Life in the Moment

William ’25
I started at St. Albans in C Form, so I’ve been through all the Forms here in the Lower School. And this story starts last year when I was in Form I. It was winter, and it was terrible. It was cold, wet, and bleak, and there was no snow! And so during that winter, I desperately wanted it to be spring. I remembered my springs at St. Albans in the past, and they seemed so nice compared to the present. I remembered in Form A when I had just started lacrosse. I was able to see my progress in refining my stick skills. In Form B, I remembered learning about the Greeks with Mr. Harrison. In Form C my friends and I used to go out to the hallways and have great conversations while working on our rainforest project. Naturally having all these great memories, I was looking forward to my Form I spring, but it never came to pass.

As you all know, Covid hit, and we all had to lock down. This included not being able to have in-person school. And while our teachers did a great job of converting many in person activities into a virtual setting, there were some things that just could not be the same. And these were the things that I missed the most. I missed outside sports, joking at the science table, and having conversations with my classmates about the revolution in history class. So during my long awaited spring, I actually felt a little bit nostalgic for the previous winter, and missed it. I missed the conversations with friends in the hallways, I missed the sports, and I missed the community. All of these things I had in the winter but took them for granted when I was wishing for spring. By the time I realized how fun the winter was, it was spring on Zoom, and winter had vanished.

I remember the moment, that Covid spring, when what I had been missing hit me. I went on a bike ride with my friend Rhys. We stayed distant but it was my first time seeing a school friend since the lock down began. And while Rhys and I were talking about memories from right before Covid hit, it dawned on me. I realized that the winter I had hated at the time was actually very fun. And while I was standing there with the sun shining and flowers budding, I knew that my spring was not going to be as good as the winter.

In the Bible there is a similar story of realization. After Jesus’ death, two disciples wish for a different future and, at the same time, long for what they had in the past. As these disciples walk along a road away from Jerusalem, they are caught up in the past. They talk about Jesus and feel sad about what they’re missing. They are so caught up that they don’t notice what is happening in the present: They don’t see that the stranger beside them is Jesus. This keeps going until Jesus breaks the bread, a familiar activity, and they finally recognize that it is Jesus. But then he vanishes just as they realize it’s him. But realizing it’s him gives them new direction. They stop thinking about the past and return to what's happening now. They immediately return to Jerusalem, not even stopping to stay the night, to see what's going on with the other disciples. This story is not about regret, it's about the disciples’ own resurrection. They move from sadness about the past to joy in the present.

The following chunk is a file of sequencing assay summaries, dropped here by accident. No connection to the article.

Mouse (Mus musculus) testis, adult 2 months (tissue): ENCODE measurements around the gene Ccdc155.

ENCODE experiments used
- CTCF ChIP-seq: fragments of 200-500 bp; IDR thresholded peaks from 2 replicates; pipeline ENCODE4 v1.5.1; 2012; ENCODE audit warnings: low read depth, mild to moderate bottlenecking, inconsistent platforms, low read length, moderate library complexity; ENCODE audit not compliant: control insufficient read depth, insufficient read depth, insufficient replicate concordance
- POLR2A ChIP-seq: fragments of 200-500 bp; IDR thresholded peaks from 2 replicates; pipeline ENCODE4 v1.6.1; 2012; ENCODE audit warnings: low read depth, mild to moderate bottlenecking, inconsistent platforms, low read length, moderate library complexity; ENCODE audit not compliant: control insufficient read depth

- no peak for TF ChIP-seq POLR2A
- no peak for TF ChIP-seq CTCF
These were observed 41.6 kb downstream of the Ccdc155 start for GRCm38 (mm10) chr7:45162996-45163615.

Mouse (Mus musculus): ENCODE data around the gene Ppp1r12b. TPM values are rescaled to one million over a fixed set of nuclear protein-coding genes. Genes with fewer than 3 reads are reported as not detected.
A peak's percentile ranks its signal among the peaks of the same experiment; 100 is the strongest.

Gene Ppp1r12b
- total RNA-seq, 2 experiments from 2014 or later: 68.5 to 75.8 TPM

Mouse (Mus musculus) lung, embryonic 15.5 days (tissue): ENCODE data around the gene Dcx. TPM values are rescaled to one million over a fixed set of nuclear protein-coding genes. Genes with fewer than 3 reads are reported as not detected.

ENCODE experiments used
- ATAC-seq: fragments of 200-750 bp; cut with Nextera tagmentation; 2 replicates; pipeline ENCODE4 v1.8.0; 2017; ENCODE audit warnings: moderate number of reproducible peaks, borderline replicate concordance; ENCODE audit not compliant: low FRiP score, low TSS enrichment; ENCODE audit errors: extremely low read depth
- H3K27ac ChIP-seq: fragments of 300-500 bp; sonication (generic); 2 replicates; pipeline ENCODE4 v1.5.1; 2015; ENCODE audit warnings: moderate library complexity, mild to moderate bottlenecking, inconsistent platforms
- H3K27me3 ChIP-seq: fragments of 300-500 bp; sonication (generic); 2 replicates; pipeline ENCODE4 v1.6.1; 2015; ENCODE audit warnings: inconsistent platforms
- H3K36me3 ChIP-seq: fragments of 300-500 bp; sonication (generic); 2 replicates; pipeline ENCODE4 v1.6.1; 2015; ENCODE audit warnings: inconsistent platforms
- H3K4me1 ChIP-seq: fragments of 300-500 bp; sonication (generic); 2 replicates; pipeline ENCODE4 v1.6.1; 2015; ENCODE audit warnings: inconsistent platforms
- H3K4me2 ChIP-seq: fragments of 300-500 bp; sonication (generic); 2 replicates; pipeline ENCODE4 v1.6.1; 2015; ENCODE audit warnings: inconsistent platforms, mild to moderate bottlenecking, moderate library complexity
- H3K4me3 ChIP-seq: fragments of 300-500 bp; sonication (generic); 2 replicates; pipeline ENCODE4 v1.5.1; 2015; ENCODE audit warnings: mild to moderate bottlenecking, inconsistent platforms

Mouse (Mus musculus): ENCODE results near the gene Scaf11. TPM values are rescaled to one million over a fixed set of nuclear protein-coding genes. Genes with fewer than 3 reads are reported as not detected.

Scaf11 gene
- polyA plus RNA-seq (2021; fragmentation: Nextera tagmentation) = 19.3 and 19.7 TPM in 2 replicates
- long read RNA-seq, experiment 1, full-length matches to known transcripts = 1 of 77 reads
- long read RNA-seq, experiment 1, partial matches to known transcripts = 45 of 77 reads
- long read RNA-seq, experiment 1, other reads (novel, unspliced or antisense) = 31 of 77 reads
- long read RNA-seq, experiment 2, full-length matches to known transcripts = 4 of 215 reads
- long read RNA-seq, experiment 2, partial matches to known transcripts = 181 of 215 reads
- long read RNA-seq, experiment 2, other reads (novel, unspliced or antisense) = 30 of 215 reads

This experience with Covid has led me, like the disciples, to experience life in the moment, just how it is. My story is not about regret either. This pandemic has helped me learn to look around and see what's happening outside of myself. I see everywhere the signs of struggle, and it helps me not to take for granted the things that I have. It causes me to help my neighbors with what they need.

I implore you to do the same this spring. Look around at all the blessings we have—whether it be school, friends, or family—and appreciate them. Enjoy the wave of sun that you feel wash over you when you walk outside, the way it feels playing recess games with your class. Appreciate looking at the bright green, purple, pink,and yellow colors that you see blooming everywhere. Because anything can happen. It could be something as big as Covid, or as small as a change in schedule, but it is best to get the most out of everyday and to enjoy it. So in the future, when we’re looking back, we won’t have any regrets. We will know that we got the most out of the time we have together.

Located in Washington D.C.,  St. Albans School is a private, all boys day and boarding school. For more than a century, St. Albans has offered a distinctive educational experience for young men in grades 4 through 12. While our students reach exceptional academic goals and exhibit first-rate athletic and artistic achievements, as an Episcopal school we place equal emphasis upon moral and spiritual education.